If you’ve been reading that fascinating graphic novel, Y: The Last Man(amzn/b&n/abe/pwll), you know the premise: a mysterious disease has swept over the planet and bloodily killed every male mammal except two, a human named Yorick and a monkey named Ampersand. Substantial parts of it are biologically nearly impossible: the wide cross-species susceptibility, the near instantaneous lethality, and the simultaneity of its effect everywhere (there are also all kinds of weird correlations with other sort of magical putative causes, which may be red herrings). On the other hand, the sociological part of the story seems very plausible. There is no feminist utopia, the world goes on in a traumatized and rather complicated way, and the reactions everywhere vary from crazed euphoria to a more common despair. One thing that isn’t at all implausible, and actually has been observed, is a plague that selectively exterminates males.
It’s called Wolbachia. It’s not quite as dramatic as the plague that turns males into hemorrhaging corpses in the graphic novel — it kills developing males as embryos, or more sneakily, disrupts sex determination so that all the embryos develop as females. This is advantageous to the bacterium, because it is transmitted in the cytoplasm of the egg, so males won’t pass it on to their progeny and are useless from the point of view of Wolbachia. It is, like the plague in Y, something that infects a huge range of species, but each species varies in the severity of its response to the bacterium.
My readers with simple camera eyes will be relieved to know that the disease only affects arthropods. Those of you with compound eyes ought to worry: Wolbachia is also being being considered for use as a biological pesticide.
Now here’s a disease that can have dramatic effects on a population—in some cases, the sex ratio can shift from 50:50 females:males to 99:1. That can be devastating to a population, although of course it’s nowhere near as severe as if that ratio were reversed. Here’s where evolution comes into play. What if a mutation for resistance to the sex-distorter effects of Wolbachia arose? What if, say, one of the rare males carried an allele that made his male progeny able to fight off the deleterious effects of infection with Wolbachia?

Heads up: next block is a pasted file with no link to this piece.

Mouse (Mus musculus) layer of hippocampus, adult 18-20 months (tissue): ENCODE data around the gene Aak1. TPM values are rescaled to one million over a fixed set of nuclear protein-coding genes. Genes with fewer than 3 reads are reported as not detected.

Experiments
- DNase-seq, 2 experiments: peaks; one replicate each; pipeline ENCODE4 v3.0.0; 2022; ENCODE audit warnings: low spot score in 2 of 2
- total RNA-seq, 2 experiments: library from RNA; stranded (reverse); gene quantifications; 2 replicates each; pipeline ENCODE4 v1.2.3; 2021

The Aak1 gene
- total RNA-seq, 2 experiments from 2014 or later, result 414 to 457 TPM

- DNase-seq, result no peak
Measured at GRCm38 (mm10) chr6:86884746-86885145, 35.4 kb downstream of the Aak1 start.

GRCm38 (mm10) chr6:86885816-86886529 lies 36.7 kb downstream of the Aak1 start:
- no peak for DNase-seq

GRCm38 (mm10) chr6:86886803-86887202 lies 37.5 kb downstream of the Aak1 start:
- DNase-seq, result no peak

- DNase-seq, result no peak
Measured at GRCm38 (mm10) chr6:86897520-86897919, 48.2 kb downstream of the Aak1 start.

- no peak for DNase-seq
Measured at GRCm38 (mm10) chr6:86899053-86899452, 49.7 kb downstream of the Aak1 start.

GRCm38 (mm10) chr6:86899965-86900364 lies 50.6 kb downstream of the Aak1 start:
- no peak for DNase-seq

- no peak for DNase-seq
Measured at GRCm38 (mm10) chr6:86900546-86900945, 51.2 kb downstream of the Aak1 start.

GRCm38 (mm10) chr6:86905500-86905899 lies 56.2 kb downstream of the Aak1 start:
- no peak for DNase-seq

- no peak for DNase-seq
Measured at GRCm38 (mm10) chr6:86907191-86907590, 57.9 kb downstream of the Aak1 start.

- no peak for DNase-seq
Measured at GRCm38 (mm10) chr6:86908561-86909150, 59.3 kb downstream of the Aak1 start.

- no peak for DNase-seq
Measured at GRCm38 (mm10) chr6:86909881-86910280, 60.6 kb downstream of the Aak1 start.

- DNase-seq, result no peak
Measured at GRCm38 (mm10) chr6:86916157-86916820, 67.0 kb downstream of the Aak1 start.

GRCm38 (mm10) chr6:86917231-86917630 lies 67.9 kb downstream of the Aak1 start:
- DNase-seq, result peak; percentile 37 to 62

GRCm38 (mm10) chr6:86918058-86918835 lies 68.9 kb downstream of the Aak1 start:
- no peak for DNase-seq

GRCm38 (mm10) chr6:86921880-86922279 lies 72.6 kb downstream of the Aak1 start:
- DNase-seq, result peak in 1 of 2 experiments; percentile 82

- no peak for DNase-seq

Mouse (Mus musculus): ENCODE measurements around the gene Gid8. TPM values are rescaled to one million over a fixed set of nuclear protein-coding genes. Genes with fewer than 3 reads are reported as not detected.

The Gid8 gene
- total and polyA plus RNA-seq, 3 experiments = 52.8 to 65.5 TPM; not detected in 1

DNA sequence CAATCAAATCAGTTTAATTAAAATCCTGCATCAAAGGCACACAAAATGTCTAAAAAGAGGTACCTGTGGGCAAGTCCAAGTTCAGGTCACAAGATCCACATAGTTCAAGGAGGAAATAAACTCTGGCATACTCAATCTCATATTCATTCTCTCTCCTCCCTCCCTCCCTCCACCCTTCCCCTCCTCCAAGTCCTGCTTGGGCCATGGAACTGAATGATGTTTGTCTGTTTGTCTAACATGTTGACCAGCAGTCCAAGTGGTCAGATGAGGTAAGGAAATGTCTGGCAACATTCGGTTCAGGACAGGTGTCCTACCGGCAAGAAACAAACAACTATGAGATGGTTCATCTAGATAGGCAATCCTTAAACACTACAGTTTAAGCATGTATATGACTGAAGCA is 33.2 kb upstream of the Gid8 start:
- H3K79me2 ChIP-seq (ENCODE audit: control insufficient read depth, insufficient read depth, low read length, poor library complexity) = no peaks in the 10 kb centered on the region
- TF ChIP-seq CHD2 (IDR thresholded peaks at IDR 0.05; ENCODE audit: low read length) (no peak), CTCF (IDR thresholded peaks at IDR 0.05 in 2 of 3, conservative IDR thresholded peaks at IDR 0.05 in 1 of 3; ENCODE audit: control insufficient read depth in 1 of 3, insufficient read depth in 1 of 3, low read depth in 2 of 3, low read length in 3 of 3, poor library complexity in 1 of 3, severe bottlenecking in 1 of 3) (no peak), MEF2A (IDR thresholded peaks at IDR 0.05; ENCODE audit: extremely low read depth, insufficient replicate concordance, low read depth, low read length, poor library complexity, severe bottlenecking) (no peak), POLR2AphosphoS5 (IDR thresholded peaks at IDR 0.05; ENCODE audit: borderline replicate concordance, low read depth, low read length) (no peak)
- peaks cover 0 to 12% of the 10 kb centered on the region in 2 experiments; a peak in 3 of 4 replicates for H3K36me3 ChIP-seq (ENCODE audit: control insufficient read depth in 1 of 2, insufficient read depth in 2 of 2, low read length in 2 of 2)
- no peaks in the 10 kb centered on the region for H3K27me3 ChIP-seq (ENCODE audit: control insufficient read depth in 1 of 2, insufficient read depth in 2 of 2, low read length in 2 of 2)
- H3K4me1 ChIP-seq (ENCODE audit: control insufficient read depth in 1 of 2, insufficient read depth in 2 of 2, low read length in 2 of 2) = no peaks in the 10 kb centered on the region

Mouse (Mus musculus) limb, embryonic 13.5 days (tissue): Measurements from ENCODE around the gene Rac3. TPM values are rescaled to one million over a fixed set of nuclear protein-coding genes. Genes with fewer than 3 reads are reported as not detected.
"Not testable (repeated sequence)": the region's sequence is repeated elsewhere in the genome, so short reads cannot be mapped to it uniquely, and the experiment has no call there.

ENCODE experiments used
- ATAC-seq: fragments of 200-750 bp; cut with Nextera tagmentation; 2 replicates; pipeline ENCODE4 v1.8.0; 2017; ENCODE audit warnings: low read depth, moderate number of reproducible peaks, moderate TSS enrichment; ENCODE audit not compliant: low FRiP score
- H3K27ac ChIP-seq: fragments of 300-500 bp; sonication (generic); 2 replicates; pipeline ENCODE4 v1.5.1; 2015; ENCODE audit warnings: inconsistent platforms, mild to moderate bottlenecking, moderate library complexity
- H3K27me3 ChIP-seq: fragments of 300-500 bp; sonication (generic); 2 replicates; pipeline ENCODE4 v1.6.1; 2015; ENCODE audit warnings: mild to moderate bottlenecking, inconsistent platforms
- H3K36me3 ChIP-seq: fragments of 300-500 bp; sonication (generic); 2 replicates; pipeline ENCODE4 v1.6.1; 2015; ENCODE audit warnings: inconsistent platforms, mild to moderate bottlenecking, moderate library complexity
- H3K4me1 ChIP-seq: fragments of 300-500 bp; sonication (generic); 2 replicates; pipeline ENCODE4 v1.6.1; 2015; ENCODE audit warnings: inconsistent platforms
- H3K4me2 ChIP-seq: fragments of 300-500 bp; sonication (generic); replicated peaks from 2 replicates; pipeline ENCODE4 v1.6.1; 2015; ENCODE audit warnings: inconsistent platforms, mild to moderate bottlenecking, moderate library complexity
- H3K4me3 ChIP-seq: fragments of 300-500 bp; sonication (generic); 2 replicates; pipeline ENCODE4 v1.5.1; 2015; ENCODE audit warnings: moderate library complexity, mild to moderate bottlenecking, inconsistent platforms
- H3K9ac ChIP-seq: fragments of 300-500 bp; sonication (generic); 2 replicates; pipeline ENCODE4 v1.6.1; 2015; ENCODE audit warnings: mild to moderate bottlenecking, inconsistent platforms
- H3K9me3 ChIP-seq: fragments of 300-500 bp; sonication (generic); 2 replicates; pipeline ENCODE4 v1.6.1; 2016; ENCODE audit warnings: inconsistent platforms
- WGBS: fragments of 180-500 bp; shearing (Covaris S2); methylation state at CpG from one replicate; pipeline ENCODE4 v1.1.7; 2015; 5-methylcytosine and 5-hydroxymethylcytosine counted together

I think you can guess. That would be a greatly beneficial mutation that would spread with extraordinary rapidity. Since the rare male carriers would face little competition and would be fertilizing many females, they ought to produce lots of progeny and lots more males, who would spread the resistance further.
Now such an example of evolution in action has been directly observed. Butterflies of the species Hypolimnas bolina, the Blue Moon butterfly, in the Polynesian islands have been known for several years to be suffering from an extreme case of the sex-ratio distorter infection, with populations consisting of greater than 99% females. In 2005-2006, males were found to be making a comeback, and a complete shift from a highly skewed sex ratio to the more normal 50:50 proportions was observed to occur in only 10 generations — about a year. It’s a beautiful example of how rapidly natural selection can transform a population when selection pressures are high.
The cause of the change is not eradication of Wolbachia — the animals are still carrying the bacterium. It is also not a result of the bacterium reducing its virulence autonomously, since introgression of Wolbachia from resistant populations into susceptible ones showed a full return of the male-killing ability of the bacterium. Something in the nuclear genome of the butterfly had changed to confer resistance.
Now here’s one thing that bugs me about Y: The Last Man. For this rapid dispersal of resistance to spread, resistant males should be procreating profligately. In the book, Yorick seems to be obstinately abstinent! (Some of the women, at least, understand the principle, and there are plots with attempts to capture the last man for breeding stock for their group.) I can understand how the author might want to resist turning the story into a boring male fantasy of having the only penis among teeming millions of fertile females, but come on, biological reality has to intrude at some point. The future of the human race demands it!
Charlat S, Hornett EA, Fullard JH, Davies N, Roderick GK, Wedell N, Hurst GDD (2007) Extraordinary flux in sex ratio. Science 317:214.